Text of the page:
This goes back to the administration’s bait-and-switch. After the administration repeatedly promised Congress and the American people that Iran would need to reveal possible military dimensions (PMDs) of its nuclear program, the final deal did not do so. The administration claimed it was unrealistic to expect Iran to come clean, and besides, we would know everything about Iran’s program. Now we know at least at Parchin there is evidence of precisely what we suspected all along. What we do not know — because the administration let Iran off the hook — is the extent of that program, other sites that might have been used and any information that would have come had the IAEA been allowed to interview scientists.
“If this were not Iran and the IAEA discovered this, we would be demanding further inspections and interviews with the key scientists involved in weaponization, which Iran has already refused,” sanctions guru Mark Dubowitz tells Right Turn. “Since this is Iran, we won’t be asking because we won’t get any further inspections and the administration lives in fear of doing anything that could collapse the deal. So they invent fictions like we know everything anyway, which is patently untrue, and they preemptively surrender.” He urges Congress insist on physical inspections of Iranian military sites.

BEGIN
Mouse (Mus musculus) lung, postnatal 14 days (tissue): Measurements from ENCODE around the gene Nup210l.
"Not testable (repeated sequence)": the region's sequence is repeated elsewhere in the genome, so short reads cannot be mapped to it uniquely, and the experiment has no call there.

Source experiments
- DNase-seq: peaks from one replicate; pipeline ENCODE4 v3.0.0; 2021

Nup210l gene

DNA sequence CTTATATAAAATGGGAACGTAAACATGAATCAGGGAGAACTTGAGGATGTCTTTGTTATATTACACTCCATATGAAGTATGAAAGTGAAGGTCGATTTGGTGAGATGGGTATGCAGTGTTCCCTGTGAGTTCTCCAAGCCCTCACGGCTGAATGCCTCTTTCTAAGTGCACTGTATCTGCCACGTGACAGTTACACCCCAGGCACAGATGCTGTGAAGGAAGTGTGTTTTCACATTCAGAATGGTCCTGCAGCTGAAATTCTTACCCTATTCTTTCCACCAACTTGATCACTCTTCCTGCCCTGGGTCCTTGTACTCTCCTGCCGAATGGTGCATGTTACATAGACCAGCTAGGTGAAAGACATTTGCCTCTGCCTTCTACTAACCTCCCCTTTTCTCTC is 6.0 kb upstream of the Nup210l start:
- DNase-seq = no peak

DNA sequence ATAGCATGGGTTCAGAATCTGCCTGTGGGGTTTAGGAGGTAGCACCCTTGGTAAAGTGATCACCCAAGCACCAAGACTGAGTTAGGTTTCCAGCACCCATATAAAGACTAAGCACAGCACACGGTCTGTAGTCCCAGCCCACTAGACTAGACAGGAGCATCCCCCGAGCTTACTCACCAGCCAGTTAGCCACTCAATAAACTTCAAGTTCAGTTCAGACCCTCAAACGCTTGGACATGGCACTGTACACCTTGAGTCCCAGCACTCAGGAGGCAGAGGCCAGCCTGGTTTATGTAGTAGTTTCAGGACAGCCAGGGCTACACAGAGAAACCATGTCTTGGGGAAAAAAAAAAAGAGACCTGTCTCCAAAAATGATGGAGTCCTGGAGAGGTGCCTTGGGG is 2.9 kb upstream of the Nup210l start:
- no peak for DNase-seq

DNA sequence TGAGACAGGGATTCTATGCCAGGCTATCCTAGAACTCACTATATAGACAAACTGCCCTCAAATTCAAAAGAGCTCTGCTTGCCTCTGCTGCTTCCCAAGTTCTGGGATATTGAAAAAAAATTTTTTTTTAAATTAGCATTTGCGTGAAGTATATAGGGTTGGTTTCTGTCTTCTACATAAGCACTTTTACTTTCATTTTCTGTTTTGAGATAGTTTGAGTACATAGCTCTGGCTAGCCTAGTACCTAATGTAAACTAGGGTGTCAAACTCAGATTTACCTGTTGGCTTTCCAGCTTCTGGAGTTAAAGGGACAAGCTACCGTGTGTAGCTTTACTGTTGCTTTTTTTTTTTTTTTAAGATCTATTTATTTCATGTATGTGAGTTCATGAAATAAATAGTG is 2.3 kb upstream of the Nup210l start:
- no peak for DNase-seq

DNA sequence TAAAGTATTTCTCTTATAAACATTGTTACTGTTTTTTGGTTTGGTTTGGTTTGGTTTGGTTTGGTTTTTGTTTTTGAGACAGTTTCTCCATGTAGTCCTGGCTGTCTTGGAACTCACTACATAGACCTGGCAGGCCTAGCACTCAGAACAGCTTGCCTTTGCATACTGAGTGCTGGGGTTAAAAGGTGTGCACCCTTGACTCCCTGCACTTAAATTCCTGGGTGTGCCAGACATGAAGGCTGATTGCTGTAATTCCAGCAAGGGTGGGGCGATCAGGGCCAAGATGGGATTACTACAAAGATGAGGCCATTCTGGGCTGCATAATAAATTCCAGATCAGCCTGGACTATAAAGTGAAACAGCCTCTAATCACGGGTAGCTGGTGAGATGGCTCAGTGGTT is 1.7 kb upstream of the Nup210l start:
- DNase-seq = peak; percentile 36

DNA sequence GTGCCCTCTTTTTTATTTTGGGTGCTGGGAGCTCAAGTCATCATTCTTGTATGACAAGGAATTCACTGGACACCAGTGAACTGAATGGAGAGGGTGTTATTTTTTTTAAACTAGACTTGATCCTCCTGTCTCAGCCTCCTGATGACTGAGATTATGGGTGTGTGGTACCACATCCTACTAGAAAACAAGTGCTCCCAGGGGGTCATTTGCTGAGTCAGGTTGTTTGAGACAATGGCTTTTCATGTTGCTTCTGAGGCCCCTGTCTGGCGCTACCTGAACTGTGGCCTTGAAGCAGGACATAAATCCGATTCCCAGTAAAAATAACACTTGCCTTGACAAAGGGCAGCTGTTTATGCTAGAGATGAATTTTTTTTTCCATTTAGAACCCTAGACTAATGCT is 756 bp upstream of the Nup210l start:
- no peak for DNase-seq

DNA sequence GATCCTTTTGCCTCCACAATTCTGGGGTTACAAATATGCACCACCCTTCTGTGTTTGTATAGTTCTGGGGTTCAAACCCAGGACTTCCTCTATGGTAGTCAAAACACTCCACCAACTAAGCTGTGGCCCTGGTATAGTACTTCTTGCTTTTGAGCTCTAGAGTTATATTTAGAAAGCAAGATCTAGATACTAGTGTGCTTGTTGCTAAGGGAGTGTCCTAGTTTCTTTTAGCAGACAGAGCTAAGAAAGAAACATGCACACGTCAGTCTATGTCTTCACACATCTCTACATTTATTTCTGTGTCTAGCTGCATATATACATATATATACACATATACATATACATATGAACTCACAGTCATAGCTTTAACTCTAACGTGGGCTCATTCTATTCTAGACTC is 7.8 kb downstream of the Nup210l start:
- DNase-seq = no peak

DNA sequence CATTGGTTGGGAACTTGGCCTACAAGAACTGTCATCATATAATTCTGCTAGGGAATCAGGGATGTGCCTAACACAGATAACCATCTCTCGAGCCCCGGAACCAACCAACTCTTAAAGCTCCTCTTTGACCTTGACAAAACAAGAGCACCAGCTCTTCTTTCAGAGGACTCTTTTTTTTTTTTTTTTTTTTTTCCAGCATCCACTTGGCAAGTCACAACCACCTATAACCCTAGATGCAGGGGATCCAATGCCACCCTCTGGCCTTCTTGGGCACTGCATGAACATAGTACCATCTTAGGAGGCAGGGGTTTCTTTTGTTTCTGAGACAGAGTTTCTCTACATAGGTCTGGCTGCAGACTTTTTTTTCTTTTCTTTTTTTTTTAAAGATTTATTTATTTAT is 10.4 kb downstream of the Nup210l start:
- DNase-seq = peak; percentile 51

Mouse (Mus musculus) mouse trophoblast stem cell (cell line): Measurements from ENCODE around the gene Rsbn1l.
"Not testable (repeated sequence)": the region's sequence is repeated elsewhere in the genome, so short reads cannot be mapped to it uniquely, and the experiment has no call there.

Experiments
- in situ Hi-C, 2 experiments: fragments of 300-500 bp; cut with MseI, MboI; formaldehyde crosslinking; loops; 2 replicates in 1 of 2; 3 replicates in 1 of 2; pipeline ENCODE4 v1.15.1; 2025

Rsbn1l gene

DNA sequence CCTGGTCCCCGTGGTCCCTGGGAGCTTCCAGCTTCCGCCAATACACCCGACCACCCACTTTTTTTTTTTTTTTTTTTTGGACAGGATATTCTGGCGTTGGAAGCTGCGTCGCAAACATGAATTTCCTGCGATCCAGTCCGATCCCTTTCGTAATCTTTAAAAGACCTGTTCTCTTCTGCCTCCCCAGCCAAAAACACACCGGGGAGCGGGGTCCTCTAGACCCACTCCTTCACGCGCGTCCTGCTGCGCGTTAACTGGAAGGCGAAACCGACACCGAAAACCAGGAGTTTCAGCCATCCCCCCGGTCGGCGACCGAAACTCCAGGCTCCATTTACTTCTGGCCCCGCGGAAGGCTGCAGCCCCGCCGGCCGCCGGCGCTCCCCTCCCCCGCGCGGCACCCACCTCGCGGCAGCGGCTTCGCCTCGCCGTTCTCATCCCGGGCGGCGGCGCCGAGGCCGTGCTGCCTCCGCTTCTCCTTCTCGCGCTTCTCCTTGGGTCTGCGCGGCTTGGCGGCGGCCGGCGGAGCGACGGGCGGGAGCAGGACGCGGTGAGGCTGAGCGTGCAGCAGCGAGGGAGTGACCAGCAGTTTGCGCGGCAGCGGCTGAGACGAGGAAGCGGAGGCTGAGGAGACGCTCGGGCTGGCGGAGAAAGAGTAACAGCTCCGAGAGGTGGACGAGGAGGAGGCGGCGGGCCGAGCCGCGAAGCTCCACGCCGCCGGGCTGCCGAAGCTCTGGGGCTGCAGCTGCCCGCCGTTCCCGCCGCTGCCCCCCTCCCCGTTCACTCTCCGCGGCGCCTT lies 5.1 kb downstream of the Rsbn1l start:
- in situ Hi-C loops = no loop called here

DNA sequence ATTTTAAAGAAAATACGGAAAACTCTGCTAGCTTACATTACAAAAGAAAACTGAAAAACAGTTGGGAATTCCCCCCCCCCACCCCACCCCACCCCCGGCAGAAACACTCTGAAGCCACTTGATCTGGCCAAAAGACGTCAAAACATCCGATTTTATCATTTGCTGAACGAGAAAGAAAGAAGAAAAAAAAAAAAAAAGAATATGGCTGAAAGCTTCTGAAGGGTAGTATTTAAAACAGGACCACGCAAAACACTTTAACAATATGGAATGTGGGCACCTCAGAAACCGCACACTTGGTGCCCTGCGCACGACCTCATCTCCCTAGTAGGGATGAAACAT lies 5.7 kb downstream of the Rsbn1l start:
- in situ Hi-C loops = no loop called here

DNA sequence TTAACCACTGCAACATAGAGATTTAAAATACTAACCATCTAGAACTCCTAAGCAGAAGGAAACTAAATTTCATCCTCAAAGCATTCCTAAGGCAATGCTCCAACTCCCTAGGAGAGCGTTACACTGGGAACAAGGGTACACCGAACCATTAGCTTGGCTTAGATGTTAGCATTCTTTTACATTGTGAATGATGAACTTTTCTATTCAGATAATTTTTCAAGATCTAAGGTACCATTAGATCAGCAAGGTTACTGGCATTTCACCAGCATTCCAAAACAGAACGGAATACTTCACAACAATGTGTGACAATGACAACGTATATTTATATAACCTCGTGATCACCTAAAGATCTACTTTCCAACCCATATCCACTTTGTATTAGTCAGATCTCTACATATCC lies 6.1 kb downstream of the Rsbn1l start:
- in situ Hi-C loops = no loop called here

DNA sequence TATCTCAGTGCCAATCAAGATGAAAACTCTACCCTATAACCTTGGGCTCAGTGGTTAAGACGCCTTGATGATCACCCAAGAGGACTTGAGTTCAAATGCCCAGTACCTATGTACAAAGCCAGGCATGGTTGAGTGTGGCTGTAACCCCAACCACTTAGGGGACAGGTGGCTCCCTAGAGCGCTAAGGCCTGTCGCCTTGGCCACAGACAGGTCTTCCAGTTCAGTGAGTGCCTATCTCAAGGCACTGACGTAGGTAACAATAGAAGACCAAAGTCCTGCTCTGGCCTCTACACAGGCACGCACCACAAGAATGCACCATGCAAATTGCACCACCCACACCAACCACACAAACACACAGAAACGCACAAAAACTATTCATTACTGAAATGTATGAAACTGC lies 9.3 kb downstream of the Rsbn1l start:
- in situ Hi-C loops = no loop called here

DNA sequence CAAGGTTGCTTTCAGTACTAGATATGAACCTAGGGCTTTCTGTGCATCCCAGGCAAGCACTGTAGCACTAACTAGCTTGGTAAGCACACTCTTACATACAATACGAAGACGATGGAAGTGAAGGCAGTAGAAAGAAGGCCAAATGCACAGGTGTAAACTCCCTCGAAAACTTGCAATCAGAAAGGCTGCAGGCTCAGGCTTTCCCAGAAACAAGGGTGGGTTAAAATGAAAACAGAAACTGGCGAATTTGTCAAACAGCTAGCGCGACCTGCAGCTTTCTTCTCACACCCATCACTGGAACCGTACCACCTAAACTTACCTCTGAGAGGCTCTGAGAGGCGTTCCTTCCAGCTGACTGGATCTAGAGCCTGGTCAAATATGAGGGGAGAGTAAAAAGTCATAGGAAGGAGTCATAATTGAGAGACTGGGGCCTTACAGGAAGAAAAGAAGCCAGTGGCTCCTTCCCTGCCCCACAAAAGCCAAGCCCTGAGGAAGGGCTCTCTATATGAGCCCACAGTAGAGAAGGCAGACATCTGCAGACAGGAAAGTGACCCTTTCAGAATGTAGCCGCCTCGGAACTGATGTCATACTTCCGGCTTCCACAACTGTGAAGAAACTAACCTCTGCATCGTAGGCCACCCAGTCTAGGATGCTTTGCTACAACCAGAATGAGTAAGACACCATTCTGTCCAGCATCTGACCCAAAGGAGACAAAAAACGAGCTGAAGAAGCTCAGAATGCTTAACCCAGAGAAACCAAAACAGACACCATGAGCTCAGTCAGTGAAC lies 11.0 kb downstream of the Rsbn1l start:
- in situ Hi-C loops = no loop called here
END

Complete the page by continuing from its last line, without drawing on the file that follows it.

Congress can exercise oversight here, demanding to know what steps we are taking to determine the entire picture of Iran’s past violations. Why should Congress not demand renegotiation of inspection provisions and a further accounting of Iran’s nuclear program? The administration will be unresponsive, of course, but there is good reason for Congress to remain vigilant and engaged on this issue.
If Hillary Clinton takes office in 2017, Congress will want to hold her to the position that additional sanctions should be passed in response to Iran’s illegal missile tests, human rights violations, regional aggression and sponsorship of terrorism. In addition, Congress is certainly entitled to put into legislation additional conditions for lifting such sanctions — including a full accounting of PMDs. After all, once upon a time, the administration promised it would deliver on that point. Iran looks upon agreements as the start of endless negotiations; we should adopt the same attitude.
It should be clear to both Democrats and Republicans that the Iran deal allowed Iran to escape scrutiny of past violations and left plenty of room to maneuver and evade future inspections. It should likewise be clear that fear of losing the deal has led the administration to countenance Iran’s non-nuclear misbehavior. With a new president should come a new Iran policy, one that halts new concessions (e.g. dollar transactions), applies new economic pressure and, where possible, claws back concessions the prior administration made. If nothing else, a tougher stance against Iran will persuade our Sunni allies that we have stopped deluding ourselves about the nature of the Iranian regime.